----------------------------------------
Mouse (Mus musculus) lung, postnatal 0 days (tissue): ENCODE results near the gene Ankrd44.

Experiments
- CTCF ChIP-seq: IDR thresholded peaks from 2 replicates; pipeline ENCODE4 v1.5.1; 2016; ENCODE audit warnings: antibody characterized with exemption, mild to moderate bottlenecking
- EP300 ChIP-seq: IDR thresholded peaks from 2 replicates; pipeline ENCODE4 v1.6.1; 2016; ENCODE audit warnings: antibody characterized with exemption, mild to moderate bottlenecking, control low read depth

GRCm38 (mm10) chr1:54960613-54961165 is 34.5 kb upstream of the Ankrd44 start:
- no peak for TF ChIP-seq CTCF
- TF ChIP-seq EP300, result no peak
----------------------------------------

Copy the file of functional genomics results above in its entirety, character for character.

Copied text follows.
Mouse (Mus musculus) lung, postnatal 0 days (tissue): ENCODE results near the gene Ankrd44.

Experiments
- CTCF ChIP-seq: IDR thresholded peaks from 2 replicates; pipeline ENCODE4 v1.5.1; 2016; ENCODE audit warnings: antibody characterized with exemption, mild to moderate bottlenecking
- EP300 ChIP-seq: IDR thresholded peaks from 2 replicates; pipeline ENCODE4 v1.6.1; 2016; ENCODE audit warnings: antibody characterized with exemption, mild to moderate bottlenecking, control low read depth

GRCm38 (mm10) chr1:54960613-54961165 is 34.5 kb upstream of the Ankrd44 start:
- no peak for TF ChIP-seq CTCF
- TF ChIP-seq EP300, result no peak